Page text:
Bedside Table books for May

These are among the books that landed on my desk in May. Some will be reviewed in full later.

Exclusive Books’ top titles for May include a rich selection of books by South African writers, ranging from essays from Haji Mohamed to the latest novels by Mike Nicol and Sarah Lotz and a book of short stories, set in Joburg’s Eldorado Park, by Terry-Ann Adams. Then there are The Boer War in Colour, Richard Steyn’s latest biography Milner, Genius by Bruce Whitfield in which he looks at the stories of amazing individuals, companies and industries, and Ebrahim Ismail Ebrahim’s memoir Beyond Fear.

Here’s the Thing, by Haji Mohamed Dawjee (Macmillan)

On a Saturday when my first grandson was three weeks old, my son announced to his wife he was planning to have “an Eric-free day”. She looked at him levelly and told him that wasn’t how it worked.

In this collection of essays, with topics ranging from a letter to her late father to the joys or otherwise of freelance writing and the lessons tennis can teach you, Dawjee writes an acidly hilarious  piece about how no one discusses the horrors of a new baby. Or as she says (and I’m sure my son would agree): “…there is a significant part of you that is filled with… well, at times, regret, confusion and doubt”. She adds: “You may think it’s a tiny body so it will be a small shock – but it is in fact a huge shock; one you are never supposed to talk about…” You are basically not allowed to say: “What the fuck have we done?” She writes that Baby is not a Cabbage Patch doll, content to sit in a rocker while you go about your day. No, “Baby is a seven-month-old who needs to do something but can’t really do anything”. I think I need to introduce my son to Dawjee.

Hammerman – A walking shadow, by Mike Nicol (Umuzi)

I love a new Mike Nicol crime thriller – and this one looks to have everything his fans have come to appreciate. Apparently “hammerman” is a term used by the Cape Town underworld for a hired killer. In this case Hammerman, aka AJ, aka Colonel Andre Jacobs, or “No shit Jacobs” to his subordinates, is waiting on Rondebosch Common for a meeting with a woman. Who’s planning to kill him.

Bodies turn up all over – in the Strandfontein dunes, outside parliament, in a beach house, in a hotel room. Private investigator Fish Pescado discovers that it all ties back to the murder of Swedish prime minister Olof Palme in 1986.

Looks like a winner.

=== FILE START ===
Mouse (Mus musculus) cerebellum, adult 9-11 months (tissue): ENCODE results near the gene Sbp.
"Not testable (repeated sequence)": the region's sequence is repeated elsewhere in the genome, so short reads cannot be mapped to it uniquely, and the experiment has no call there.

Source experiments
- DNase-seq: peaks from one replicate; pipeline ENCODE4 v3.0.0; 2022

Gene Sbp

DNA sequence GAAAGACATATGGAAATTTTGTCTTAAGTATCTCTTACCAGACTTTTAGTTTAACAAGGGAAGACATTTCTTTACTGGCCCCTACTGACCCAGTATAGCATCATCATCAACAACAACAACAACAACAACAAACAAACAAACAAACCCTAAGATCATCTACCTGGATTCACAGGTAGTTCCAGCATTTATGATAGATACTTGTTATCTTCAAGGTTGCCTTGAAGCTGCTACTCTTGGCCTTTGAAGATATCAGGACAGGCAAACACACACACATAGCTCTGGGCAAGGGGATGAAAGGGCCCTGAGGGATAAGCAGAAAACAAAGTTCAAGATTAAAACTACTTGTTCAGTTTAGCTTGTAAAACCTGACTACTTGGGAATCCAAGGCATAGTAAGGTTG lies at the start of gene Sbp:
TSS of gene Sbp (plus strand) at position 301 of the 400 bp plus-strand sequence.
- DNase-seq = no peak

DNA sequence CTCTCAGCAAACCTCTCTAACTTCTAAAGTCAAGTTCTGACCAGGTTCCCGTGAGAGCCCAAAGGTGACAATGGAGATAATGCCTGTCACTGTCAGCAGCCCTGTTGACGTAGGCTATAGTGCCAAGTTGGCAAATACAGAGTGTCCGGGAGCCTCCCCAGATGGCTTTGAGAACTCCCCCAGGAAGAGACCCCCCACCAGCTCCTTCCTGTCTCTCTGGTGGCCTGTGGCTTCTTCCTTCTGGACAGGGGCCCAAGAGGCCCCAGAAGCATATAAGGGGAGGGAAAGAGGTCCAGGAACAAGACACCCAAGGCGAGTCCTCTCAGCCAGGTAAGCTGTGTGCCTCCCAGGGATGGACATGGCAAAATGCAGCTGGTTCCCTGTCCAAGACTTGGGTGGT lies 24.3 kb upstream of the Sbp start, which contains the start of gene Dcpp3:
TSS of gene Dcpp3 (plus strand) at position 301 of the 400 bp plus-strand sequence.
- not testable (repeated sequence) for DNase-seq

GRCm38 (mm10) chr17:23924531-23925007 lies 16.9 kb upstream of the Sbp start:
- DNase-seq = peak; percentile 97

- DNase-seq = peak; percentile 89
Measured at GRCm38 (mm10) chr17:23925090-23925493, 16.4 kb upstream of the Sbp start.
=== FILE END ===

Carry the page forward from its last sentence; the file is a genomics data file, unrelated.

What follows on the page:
Impossible, by Sarah Lotz (HarperCollins Publishers)

Impossible is a love story, which starts with crossed emails, and then blossoms. Bee has a company repurposing wedding dresses. She tends to swipe right and never knows if a date will end up as Oh Hell No, Maybe or Shag. Nick is an editor who seems to be married. But they sense an immediate connection and agree to meet under the clock at Euston station.

And then the plot twists and sends us off on a weird, weird journey.

Is this relationship doomed? It certainly seems to be. And yet… One reviewer said: “I blinked and I was 50 pages in. It’s breathtakingly good, it has blockbuster movie written all over it.”

Looks a lot of fun.

White Chalk, by Terry-Ann Adams (Jacana)

The loves and losses of young Eldos people are the theme of this collection of stories. It’s full of vernacular, humour and real-life bitchiness, like Robyn, who goes to the matric dance as an Indian bridegroom, complete with turban, because she wants to be “extra afshowerig”.

And then there’s Laurelle, the belle, who plans to be the Beyonce of the banquet, but who is upstaged by Shanice at the After the After Party, whose boyfriend plays first-team rugby and is gebou aan to hou.

My Mess is a Bit of a Life –Adventures in anxiety, by Georgia Pritchett (faber)

I thought this was going to be a comedy novel but discovered no, it’s a memoir. Georgia Pritchett is a hugely successful British comedy and drama writer with the likes of Succession and Miranda under her belt. She’s won five Emmys, a Golden Globe and a Bafta. So what’s she got to be anxious about?

Well, of course anxiety doesn’t necessarily recognise success. Or you could be anxious about losing that success. Or losing your writing touch. I don’t know.

But having scanned a few pages of this hilarious but dead-pan account, I’d say it’s certainly worth reading. And from her earliest years she had things to worry about. “When I was little I used to think that sheep were clouds that had fallen to earth. On cloudy days I used to worry that I would be squashed by a sheep.”

The No Show, by Beth O’Leary (Quercus)

On the same day, which happens to be Valentine’s Day, three women have set up dates with Joseph Carter. Siobhan is supposed to be having breakfast with him, Miranda’s having lunch and Jane is taking him to an engagement party. But he doesn’t turn up to any of them.

One reviewer described The No Show as “a truly brilliant book. It’s clever and intriguing…” Well I dunno about that, but it would seem to be easy to get into.




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